Interview by Diane RokaI was excited to hear about Jon Spencer's side project, Heavy Trash, because I love everything that those words represent. Drive-in movies, muscle cars and kustom kulture in general. When I went on the web site, the aesthetic made me happy. Colorful suits, slicked back hair, Matt Verta-Ray and Jon smoldering dangerously in front of graphic black & white backdrops. And, of course, the whimsical art of Tony Millionaire.
When I called Jon's publicist to schedule our interview, she warned me that Jon is in fact a quiet and serious man. That turned out to be an understatement. Jon is so soft-spoken that the transcription process was tortuous, and I inwardly cursed the quiet gentleman as I struggled to hear him through the hiss. But we had a nice chat, nonetheless.
PSF: Well, I wanted to ask you about Tony Millionaire. How did you guys get together?
JS: You know, I've never met him. So, we've got to get together. I'm about to go out to the West Coast with Heavy Trash, and I don't know how close I'm going to be to Pasadena, where he lives. But I want to invite him to a show, if it's nearby.
But, I think maybe Matt [Verta-Ray] met him a long time ago. He used to live in the New York area. Matt think that they ran into each other a long time ago.
But, both Matt and I are fans of Tony's stuff, the Maakies strip. And, there's a graphic designer named Chip Kidd who lives in New York and I worked with him on a couple of different things. And once he said to me, "Let me know when you've got another record ready because I've got a perfect, really good idea for someone. And Matt and I were just about finishing this "Way Out with Heavy Trash" record and I was starting to think about the packaging. And so I e-mailed Chip, "What was that perfect, great idea you had?" And he said, "Well, it's Tony Millionaire." And I had actually been kind of kicking around some ideas inside my own head. And Tony was one of them. So it just sort of seemed to... OK, let's try Tony. Chip knows him and works with him. He's designed some of the Maakies books for Tony.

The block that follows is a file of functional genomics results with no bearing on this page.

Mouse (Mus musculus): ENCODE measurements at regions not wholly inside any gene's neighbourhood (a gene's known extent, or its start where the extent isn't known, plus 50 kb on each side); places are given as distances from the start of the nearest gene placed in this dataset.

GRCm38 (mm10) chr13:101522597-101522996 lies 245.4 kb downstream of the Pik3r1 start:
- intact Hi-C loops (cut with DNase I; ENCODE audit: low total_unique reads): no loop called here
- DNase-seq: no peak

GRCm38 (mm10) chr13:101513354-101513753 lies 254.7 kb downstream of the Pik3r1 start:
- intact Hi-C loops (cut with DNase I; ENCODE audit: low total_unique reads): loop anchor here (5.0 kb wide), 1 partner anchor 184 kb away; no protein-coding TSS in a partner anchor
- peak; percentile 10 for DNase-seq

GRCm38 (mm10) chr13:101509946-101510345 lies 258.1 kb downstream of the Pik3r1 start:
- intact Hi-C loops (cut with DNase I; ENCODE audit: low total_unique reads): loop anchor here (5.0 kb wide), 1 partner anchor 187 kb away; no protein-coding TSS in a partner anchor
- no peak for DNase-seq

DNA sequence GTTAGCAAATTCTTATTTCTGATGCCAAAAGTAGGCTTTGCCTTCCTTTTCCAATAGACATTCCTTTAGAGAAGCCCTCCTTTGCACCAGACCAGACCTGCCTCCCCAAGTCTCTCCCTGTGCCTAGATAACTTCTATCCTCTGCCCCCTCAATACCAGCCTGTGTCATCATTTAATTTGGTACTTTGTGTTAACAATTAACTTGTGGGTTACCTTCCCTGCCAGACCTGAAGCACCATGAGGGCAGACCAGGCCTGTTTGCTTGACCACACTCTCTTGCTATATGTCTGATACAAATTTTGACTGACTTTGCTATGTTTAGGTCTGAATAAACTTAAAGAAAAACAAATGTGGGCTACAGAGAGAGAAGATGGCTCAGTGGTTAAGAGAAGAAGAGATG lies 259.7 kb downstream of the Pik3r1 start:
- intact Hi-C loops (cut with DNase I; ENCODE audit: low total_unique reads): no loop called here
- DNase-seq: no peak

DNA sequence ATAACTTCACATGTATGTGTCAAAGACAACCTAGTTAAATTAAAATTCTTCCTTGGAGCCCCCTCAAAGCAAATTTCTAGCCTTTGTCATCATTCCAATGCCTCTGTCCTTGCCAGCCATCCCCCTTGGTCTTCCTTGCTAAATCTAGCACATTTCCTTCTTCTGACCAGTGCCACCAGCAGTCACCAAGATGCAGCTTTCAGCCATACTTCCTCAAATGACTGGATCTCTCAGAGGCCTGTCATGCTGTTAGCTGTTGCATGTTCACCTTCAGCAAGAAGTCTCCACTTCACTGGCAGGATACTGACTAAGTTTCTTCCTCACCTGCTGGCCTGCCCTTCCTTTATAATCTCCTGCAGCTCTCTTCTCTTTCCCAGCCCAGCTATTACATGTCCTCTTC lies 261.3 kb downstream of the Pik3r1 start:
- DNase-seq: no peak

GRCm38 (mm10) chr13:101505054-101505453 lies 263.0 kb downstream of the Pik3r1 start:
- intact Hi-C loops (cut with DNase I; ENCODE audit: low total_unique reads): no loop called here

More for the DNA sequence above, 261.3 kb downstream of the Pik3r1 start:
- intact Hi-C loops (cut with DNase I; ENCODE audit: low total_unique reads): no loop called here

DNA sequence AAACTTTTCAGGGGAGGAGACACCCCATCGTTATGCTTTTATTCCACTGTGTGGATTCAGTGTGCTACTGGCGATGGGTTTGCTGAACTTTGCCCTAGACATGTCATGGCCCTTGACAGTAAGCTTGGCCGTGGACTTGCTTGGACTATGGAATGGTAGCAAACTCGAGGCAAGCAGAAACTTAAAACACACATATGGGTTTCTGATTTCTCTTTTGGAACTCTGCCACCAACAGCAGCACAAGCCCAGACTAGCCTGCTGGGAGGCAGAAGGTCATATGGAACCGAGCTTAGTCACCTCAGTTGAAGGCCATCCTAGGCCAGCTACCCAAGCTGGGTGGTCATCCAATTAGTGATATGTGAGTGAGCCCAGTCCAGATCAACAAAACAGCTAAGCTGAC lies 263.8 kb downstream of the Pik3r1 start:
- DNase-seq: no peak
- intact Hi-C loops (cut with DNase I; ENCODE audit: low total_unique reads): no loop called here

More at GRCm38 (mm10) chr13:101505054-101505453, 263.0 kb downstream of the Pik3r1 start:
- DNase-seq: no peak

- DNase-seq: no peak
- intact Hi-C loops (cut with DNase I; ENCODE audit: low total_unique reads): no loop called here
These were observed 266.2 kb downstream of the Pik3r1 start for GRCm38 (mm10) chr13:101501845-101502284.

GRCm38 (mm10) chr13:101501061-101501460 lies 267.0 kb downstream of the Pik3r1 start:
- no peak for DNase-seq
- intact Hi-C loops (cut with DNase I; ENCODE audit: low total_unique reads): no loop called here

So, Chip made the phone or e-mail introduction. And I talked to Tony a little bit about the band and sent him some music, and we took a lot of digital photos in New York City. Matt and I took photos of each other and then e-mailed Tony photos so he'd have some reference.
So, I talked to him about the new record, sent him tracks. And we talked about some ideas, and some themes. And Tony just went and did his thing, and he basically just did a four panel strip. And then Chip put it together, did the design.
Initially, I think, Matt and I were a little taken aback because when we'd done our first record we'd worked with another artist, Paul Pope. And Paul lives in New York City, so we spent a long time - we had a few meetings with Paul and we looked at sketches and there was a lot of just throwing stuff back and forth. And that didn't happen with Tony. So I think it was like a splash of cold water when we saw Tony's drawings.